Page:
Even though the majority of the world’s population has access to water, it is often not suitable for human consumption and is rarely available in adequate amounts to fulfill the basic health needs.20 This is now a worsening problem worldwide. According to the World Health Organization (WHO), over 1.1 billion people worldwide consume contaminated water, and the majority of diarrheal diseases (88%) are caused by contaminated water and poor sanitation. Diarrhea is a major cause of childhood deaths. Water scarcity and low quality have a significant influence on long-term development, particularly in developing nations.21 Hence, it is crucial to evaluate water quality and risk assessment regularly in developing nations like India, with rapid growth in industrialization and urbanization. According to the Central Pollution Control Board (CPCB), Maharashtra along with 2 other states, contribute 80% of hazardous waste generated in India, including heavy metal pollution.22 The study area, Solapur, which is located in the Indian state of Maharashtra is home to many textile industries. Previous studies have documented the role of textile industries in heavy metal pollution.23,24 The potential health risk due to environmental release of hazardous chemical stimulated interest in ascertaining the health status of inhabitants who drink from different water sources. Water sources were then screened for presence of toxic elements (F, As, Cd, Hg, Pb, Ni, Cu, Zn, Mn and Cr) following which the human risk assessment was carried out. Finally, the Hg and As content of urine samples from the participant were assessed in a bid to further explain the observed incidence of gastrointestinal disorders amongst the inhabitants of the region.

Materials and Method

Study area and sample collection

The study was conducted in the industrialized city of Solapur district, which is located in the Indian state of Maharashtra. Handlooms and power-looms are the main industries in this area. The city experiences a tropical monsoon type of climate. The monsoon lasts from June to October and brings about 87% of the annual rainfall. The average annual rainfall in the study area is around 677.7 mm.

Water samples were collected from 7 locations around a 10 km radius of the industrial hub for 2 seasons viz. winter (January) and spring (April) in the year 2017 to understand water quality (Figure 1). Samples were collected as per IS:3025 (Part 1) methodology.25 Necessary precautions were taken while collecting, preserving, and transporting the samples. Samples were analyzed for pH, Total Dissolved Solids (TDS), Dissolved Oxygen (DO), Biological Oxygen Demand (BOD), Chemical Oxygen Demand (COD), Fluoride (F), Ammonia (NH3), Mercury (Hg), Arsenic (As), Cadmium (Cd), Lead (Pb), Nickel (Ni), Copper (Cu), Zinc (Zn), Chromium (Cr6+), and Manganese (Mn).

Figure 1.

Study area and sampling locations.


One sample (SW-1) was collected from the Sina River, another sample (GW-2) was collected from tap water, and the other 5 samples (GW-1, GW-3, GW-4, GW-5, and GW-6) were collected from hand pumps of that area to understand the quality of surface, municipal and ground water respectively. The selection of the water samples has been considered as per the utilization for domestic and drinking purposes. Water samples were collected in 1 L polypropylene bottles; pre-cleaned with 5% HNO3 followed by rinsing repeatedly with deionized water, stabilized with 0.5% HNO3 and transported to the laboratory.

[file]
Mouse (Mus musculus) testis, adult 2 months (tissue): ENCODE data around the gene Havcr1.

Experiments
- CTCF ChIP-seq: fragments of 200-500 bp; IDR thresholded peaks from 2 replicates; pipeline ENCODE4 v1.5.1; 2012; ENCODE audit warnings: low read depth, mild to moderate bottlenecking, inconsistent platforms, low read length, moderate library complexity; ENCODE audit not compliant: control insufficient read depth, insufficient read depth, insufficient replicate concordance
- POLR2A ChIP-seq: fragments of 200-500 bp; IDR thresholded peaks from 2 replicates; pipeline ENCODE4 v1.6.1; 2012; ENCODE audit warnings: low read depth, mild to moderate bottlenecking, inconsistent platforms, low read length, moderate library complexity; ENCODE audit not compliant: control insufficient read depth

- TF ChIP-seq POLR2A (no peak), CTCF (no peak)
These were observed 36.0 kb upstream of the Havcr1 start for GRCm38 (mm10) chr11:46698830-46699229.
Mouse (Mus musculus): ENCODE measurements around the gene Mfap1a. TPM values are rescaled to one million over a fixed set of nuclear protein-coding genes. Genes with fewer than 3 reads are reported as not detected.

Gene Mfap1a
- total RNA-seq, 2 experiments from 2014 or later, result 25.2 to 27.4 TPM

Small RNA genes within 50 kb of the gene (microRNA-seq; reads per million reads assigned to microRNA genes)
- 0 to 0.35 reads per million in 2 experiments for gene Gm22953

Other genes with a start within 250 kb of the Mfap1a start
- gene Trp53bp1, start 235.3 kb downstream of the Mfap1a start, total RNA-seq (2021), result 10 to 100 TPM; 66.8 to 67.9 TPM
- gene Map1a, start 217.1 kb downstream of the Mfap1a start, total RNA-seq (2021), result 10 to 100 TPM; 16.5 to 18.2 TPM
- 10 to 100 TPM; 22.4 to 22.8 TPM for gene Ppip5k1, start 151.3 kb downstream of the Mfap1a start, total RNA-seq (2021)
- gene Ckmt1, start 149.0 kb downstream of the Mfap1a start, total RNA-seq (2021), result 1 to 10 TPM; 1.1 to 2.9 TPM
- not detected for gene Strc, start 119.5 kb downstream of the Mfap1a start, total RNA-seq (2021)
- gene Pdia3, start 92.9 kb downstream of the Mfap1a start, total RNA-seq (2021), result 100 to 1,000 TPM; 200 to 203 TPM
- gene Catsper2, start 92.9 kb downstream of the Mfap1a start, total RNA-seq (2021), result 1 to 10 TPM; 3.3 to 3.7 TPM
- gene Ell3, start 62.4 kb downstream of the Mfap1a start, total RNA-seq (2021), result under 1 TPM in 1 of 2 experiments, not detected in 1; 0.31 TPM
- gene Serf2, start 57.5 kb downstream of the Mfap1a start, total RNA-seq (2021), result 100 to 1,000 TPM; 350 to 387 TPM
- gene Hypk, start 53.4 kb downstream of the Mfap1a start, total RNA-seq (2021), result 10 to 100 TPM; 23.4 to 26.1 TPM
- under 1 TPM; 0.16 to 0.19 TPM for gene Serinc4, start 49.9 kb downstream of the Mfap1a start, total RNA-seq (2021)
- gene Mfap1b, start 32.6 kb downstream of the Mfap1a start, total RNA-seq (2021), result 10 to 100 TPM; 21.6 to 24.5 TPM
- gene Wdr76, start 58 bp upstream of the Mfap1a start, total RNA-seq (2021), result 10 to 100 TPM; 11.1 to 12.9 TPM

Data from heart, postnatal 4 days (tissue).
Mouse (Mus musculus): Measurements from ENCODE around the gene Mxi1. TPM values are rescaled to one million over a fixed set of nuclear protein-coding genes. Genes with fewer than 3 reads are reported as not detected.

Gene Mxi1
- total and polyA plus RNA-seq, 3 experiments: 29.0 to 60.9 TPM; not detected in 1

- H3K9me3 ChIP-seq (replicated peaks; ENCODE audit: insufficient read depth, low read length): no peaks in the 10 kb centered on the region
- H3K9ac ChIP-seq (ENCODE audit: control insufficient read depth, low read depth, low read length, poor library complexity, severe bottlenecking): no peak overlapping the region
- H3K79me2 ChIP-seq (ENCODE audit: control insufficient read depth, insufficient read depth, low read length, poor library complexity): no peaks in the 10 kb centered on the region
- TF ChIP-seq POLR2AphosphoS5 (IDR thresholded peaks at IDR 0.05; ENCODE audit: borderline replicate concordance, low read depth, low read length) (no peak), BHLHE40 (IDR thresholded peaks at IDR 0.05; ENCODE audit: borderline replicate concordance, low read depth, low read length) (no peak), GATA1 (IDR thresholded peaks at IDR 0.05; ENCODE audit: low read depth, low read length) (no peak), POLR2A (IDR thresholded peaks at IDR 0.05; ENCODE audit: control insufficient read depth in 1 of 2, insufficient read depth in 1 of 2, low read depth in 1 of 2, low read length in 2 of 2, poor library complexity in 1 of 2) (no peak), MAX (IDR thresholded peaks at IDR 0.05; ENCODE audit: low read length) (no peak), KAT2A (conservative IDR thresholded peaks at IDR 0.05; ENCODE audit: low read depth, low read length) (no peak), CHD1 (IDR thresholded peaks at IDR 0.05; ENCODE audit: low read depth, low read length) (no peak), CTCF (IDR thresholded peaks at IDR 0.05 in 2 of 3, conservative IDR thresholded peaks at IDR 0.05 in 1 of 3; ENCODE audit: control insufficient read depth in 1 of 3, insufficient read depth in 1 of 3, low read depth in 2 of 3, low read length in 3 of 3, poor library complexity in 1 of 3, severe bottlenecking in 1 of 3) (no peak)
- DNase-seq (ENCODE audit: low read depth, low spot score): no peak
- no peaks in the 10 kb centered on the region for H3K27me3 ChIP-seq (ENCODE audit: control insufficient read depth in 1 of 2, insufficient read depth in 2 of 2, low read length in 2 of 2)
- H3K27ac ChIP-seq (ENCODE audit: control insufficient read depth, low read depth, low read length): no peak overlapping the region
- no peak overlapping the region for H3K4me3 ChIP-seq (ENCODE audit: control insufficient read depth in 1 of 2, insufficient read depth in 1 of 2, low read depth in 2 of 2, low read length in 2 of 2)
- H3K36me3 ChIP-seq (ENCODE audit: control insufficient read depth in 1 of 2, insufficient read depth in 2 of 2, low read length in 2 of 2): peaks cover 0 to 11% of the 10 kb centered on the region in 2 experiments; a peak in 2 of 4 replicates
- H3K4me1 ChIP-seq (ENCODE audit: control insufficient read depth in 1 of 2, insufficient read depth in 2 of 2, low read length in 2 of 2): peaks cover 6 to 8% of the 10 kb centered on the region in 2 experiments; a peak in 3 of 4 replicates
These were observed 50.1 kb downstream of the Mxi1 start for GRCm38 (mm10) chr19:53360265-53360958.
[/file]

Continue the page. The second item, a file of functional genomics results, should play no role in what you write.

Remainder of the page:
Spot urine samples were collected from the subjects after considering inclusion and exclusion criteria. The urine was collected for estimating Hg and As levels in the study subjects. Only apparently healthy individuals were included in the study of urine Hg and As levels. Subjects under treatment for tuberculosis, cancer, and chronic heart, lung, or kidney ailments were excluded. Also, pregnant and lactating women were not included as these conditions might modify some of the measured parameters.

Sample preparation and analysis

Parameters such as pH, temperature, and DO were measured on site while collecting the water samples. All the rest of the parameters were analyzed in the laboratory as per “Methods of Sampling and Test (Physical and Chemical) for water and wastewater” IS: 302525 and “Standard Methods for the Examination of Water and Wastewater” APHA.26 Preparation of the samples were made by diluting 1 mL of water sample to 10 mL with 0.3% HNO3 and then, samples were analyzed for Fluoride (F) and heavy metals (As, Cd, Hg, Pb, Ni, Cu, Zn, Mn, and Cr) using Inductively Coupled Plasma-Mass Spectrometry (ICP-MS) Agilent 7500.

For urinary Hg and As examination, a 20 mL aliquot of urine was kept in a metal-free container (Tarsons) after collection from subjects, and further analysis was made with the help of Inductively Coupled Plasma-Mass Spectrometry (ICP-MS) Agilent 7500.

Human health risk assessment

Chronic daily intake (CDI)

In the present study, we have assumed that ingestion and dermal contact were the routes of exposure. The Chronic Daily Intake (CDI) through surface and ground water ingestion and dermal absorption was calculated by using the following equation:



Where, CDI = chronic daily intake (mg/kg/day), C = mean concentration of heavy metal in water (mg/L), IR = ingestion rate (L/d), EF = exposure frequency (days/year), ED = exposure duration (years), BW = average body weight over the exposure period (kg), and AT = average time period of exposure (days), ET = exposure time (hour/day), SA = surface area of contact (cm2), KP = dermal permeability coefficient (cm/h),27 CF = unit conversion factor (0.001 L/cm3).28

The following assumptions were made to quantify exposure: People residing in the study area are assumed to drink 2 L/d of water. EF is taken as 350 days because it was assumed that a person will leave the area for about 2 weeks per year. For non-carcinogens ED is taken as 1 year. AT is the period over which exposure is averaged (1 year = 365 days) for non-carcinogens. BW was assumed as 58 Kg. ET was taken as 0.58 hour/day and SA was 18 000 cm2.